The premise is an interesting one. Annette Bond was kicked out of the Earth's Space Navy due to the fact she testified against a highly respected captain who had been implicated in numerous sexual assaults. Entering the private sector under trillionaire Elon Casmir, who I hope is a bit nicer than Elon Musk, she is a test pilot for all of his fantastic new creations. These revolutionize the Earth space navy but not in time to keep Earth from its conquest.
Annette finds herself with an impossible task: raid the shipping of the A!Tol Empire. She is to acquire enough wealth, weapons, and advanced technology while hitting the invaders to eventually be able to liberate Earth. It is an impossible task made harder by the fact the A!Tol are a relatively benign empire doing its best to make sure that Earth assimilates into being part of their society quickly. They make a game effort to avoid antagonizing the public and any collateral damage while Earth's "resistance" vilifies itself by making numerous terrorist attacks.
I really like the moral ambiguity of this book as Glynn Stewart nicely makes an interesting question of what exactly are the compromises you should make in order to live a good life. Earth is prepared to wage a long and difficult resistance against the A!Tol in order to regain its freedom but there's a very good question that it might be pointless as well as counterproductive. However, Annette also finds herself questioning just how many civilian casualties "she" is comfortable with if it means "liberating" her world.
Part of what makes the book effective is that all of these strange moral questions are just background to the fun pirate adventure being told. Annette is either the best or worst pirate in history because her first targets are other pirates and she soon finds herself lucking into numerous quality prizes but that ends in her having deal with the galaxy's underworld. From there, we learn just how bad it can get and what the A!Tol are afraid of.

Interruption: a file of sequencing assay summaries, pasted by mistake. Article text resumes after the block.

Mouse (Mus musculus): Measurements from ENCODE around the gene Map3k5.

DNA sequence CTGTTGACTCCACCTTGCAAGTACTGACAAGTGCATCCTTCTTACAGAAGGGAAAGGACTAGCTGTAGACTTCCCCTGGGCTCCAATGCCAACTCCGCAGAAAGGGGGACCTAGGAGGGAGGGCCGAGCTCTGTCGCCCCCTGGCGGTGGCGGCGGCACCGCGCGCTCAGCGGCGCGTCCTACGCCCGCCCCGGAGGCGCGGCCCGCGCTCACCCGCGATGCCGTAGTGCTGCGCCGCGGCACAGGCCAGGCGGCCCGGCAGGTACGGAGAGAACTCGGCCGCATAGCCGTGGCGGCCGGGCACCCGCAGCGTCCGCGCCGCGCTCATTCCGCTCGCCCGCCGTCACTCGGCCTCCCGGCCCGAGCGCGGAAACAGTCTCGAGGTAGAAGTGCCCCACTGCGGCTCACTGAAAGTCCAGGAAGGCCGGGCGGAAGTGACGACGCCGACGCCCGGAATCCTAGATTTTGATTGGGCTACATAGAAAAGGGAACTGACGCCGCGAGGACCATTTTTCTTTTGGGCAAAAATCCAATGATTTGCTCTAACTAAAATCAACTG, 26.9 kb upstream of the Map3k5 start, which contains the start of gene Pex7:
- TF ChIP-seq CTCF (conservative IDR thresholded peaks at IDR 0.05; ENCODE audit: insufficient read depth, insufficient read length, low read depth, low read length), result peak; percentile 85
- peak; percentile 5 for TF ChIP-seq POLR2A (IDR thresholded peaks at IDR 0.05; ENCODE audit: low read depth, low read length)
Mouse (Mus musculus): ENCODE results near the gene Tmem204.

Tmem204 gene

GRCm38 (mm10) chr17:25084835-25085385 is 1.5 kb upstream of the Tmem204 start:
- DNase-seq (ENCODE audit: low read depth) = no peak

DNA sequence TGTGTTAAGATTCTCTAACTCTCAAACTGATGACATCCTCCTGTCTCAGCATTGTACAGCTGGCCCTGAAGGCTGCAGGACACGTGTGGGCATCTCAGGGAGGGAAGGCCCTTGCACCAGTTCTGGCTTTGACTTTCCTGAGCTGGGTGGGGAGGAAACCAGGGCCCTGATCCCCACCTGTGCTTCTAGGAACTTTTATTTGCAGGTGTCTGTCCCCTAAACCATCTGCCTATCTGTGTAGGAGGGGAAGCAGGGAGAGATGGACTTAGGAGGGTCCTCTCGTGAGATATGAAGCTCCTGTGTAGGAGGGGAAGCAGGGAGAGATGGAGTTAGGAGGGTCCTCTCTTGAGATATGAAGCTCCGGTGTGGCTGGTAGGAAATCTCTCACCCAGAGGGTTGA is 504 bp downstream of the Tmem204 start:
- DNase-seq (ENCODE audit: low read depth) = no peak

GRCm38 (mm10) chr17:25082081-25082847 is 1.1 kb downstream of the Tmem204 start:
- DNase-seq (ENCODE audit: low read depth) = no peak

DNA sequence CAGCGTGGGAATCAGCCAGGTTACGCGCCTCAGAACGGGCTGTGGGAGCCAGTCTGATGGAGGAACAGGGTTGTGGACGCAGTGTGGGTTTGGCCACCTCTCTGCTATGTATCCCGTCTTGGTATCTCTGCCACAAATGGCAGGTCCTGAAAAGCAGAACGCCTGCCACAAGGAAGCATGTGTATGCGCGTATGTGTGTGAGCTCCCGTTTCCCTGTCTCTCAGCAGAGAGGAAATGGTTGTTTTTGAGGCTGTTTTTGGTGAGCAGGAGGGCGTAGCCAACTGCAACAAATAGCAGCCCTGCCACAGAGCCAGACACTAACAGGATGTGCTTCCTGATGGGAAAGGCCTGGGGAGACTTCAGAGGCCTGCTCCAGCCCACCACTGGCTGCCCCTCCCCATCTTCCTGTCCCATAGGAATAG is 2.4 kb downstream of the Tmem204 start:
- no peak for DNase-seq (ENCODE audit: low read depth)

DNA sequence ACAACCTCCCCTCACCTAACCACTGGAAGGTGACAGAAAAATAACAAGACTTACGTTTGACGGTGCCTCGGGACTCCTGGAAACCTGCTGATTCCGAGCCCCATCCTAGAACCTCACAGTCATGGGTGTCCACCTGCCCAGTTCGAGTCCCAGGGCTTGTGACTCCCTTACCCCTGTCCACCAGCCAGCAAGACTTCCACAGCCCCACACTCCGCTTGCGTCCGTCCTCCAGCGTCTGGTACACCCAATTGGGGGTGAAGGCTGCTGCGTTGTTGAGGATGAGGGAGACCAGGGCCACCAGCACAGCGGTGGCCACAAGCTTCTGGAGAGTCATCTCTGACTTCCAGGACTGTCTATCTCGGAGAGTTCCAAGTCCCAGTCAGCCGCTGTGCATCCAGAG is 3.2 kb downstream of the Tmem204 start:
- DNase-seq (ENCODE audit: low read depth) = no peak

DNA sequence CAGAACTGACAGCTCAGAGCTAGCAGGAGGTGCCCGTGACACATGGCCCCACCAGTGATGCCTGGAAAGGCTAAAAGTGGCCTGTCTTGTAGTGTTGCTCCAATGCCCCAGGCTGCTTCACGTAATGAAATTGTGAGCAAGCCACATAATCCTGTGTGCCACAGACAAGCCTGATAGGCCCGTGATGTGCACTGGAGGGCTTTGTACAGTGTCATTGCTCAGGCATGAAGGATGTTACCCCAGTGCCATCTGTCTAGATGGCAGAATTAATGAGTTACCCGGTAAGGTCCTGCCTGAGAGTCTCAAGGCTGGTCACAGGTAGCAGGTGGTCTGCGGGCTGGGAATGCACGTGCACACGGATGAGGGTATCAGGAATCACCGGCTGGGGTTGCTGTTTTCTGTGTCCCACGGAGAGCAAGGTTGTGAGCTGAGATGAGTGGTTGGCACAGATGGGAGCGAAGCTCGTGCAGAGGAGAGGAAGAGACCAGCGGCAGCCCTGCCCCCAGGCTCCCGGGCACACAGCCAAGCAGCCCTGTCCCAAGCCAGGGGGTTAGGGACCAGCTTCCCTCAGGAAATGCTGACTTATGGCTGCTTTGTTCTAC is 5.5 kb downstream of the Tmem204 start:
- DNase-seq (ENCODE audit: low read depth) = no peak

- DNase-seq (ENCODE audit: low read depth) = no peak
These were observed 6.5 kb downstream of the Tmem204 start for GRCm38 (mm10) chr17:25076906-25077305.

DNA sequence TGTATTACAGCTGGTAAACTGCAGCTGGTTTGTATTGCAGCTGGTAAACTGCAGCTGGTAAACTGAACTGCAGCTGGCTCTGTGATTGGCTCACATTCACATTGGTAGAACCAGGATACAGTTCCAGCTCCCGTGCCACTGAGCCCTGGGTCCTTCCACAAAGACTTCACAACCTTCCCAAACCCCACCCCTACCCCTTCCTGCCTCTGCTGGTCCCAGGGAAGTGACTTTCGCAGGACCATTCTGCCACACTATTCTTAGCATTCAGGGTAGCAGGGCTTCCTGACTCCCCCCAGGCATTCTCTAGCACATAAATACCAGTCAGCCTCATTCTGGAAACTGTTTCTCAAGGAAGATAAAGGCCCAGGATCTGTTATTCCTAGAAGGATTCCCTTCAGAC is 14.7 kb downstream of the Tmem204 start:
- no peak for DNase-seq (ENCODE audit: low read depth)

The pirate sections are really the best part of the book as well as our heroes adapting to "Tortuga." Glynn Stewart is great at world-building since he explains how the economy works, what the most technologically advanced races are, and how the various political factions clash without getting bogged down in exposition. We even understand how pirates launder their cargoes in this setting. It's all fascinating stuff.
It's a very fun and action-filled space opera story that I enjoyed from beginning to end. I think fans of Starship's Mage will enjoy this but so will most fans of science fiction in general. I'm surprised the central premise gets "resolved" so quickly by the end but I won't go into details about that. Suffice to say, I picked up the sequel immediately after. Without spoiling, the series dramatically shifts from piracy to a more traditional space opera/military science fiction Navy story and I'm kind of sad about that.